Whether you have just moved into a new home or your old house is undergoing renovations, you will probably find yourself with a lot of stained wood. Painting over stained wood is a great way to update your home without breaking the bank. This article will explore how to paint over stained wood in six easy steps.
Why Should You Paint Over Stained Wood?
Painting over stained wood is a cheap way to update the look of your home. It will also freshen up any room with a new layer of color, and it is easier than completely painting the room.
Additionally, painting over stained wood is a good idea because it’s cheaper than replacing the piece of furniture or cover and because painted surfaces are much easier to maintain. Wood can be a tricky material for painting – it needs primer and preferably clear sealant as well – so this method allows you to avoid those extra steps.
Paint Over Stained Wood In 6 Easy Steps
The six steps below will guide you through the process of how to paint over stained wood.
Sand The Wood
The first step in painting over stained wood is to sand the surfaces you want to paint using medium-grit sandpaper. Sanding removes any distressing marks on the surface and creates a smoother surface for the primer or finish coat to adhere to.
Wipe Down The Wooden Surface
The next step is to wipe down the wooden surface with wet paper towels. Doing this will help remove dirt, dust, grime, and other pollutants from the surface you will be painting over stained wood.
Cover Wood With Primer
Now that everything has been wiped off the wood surface, it is time to cover it up with primer.
There are several different types of primer for different kinds of stains and finishes:
- Primer A: Water-based clear primer that seals wood’s pores when applied with a damp sponge or cloth.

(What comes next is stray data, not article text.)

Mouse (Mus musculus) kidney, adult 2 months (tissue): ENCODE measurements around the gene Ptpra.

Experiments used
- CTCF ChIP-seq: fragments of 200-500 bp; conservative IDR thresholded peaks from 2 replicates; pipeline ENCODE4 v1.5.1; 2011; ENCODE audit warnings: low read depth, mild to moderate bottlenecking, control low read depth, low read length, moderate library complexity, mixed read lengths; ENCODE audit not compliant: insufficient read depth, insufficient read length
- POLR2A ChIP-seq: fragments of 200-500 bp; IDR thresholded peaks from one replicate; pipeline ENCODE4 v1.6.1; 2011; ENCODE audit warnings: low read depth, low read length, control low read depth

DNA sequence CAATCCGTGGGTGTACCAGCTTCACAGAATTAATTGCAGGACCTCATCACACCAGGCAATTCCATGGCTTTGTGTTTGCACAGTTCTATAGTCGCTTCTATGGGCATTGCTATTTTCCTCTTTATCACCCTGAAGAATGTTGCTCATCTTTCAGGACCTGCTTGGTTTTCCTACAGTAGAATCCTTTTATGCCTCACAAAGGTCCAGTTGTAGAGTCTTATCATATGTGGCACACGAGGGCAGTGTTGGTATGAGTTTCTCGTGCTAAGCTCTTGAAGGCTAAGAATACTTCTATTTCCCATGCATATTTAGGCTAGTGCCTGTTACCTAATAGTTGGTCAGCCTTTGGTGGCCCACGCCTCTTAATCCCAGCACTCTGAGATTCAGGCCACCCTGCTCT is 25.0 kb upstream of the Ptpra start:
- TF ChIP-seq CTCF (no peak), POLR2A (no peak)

- Primer B: A water-based, oil-based primer with a tint of color. It is used to create a uniform finish on wood that is already painted and sealed.
- Primer C: A water-based primer for use in conjunction with “paint over stain” techniques.
Wipe The Wood Again
When the primer completely dried, you should wipe the wooden surface again. Wiping down the wood again will remove any traces of old paint from the surface. It also creates an even surface for the next painting steps over stained wood.
Paint The Wood
Now that the wood is primed and wiped down, you can paint over it. There are some paint types available on the market today:
- Option A: Use oil-based semi-gloss latex paint for a smooth finish or a flat latex to reduce glare. Oil-based paints are better than latex on surfaces where water is used.
- Option B: Use an interior satin polyurethane to coat over stains caused by water damage or an unknown cause. Satin polyurethane will protect against further damage from moisture and help keep the color of the stain intact for years to come.
Apply The Wood Finish
The final step in painting over stained wood is applying a wood finish to the surface. You can use an oil-based varnish that is used to protect and beautify wood by sealing in the stain. Oil-based varnish is flexible, resists yellowing, and is easy to repair.
Another option is to take a water-based varnish with a UV inhibitor, protecting against weather damage. This option lasts longer than an oil varnish and can be used on surfaces subjected to extensive water use.
A natural finish that protects the wood from moisture and does not alter the color or texture of the existing stain. This option can be difficult to apply without any brush marks due to its consistency, but it will weather well over time.
The Bottom Line
Paint over stained wood to update the look of your home without spending a lot of money. I hope this article gives you vast information about how to paint over stained wood easily.
What Is The Best Way To Paint Over Stained Wood?
If there are still minor imperfections once complete, use light sanding between coats as needed to gently smooth any bumps or ridges that may have occurred during wood restoration or the priming process.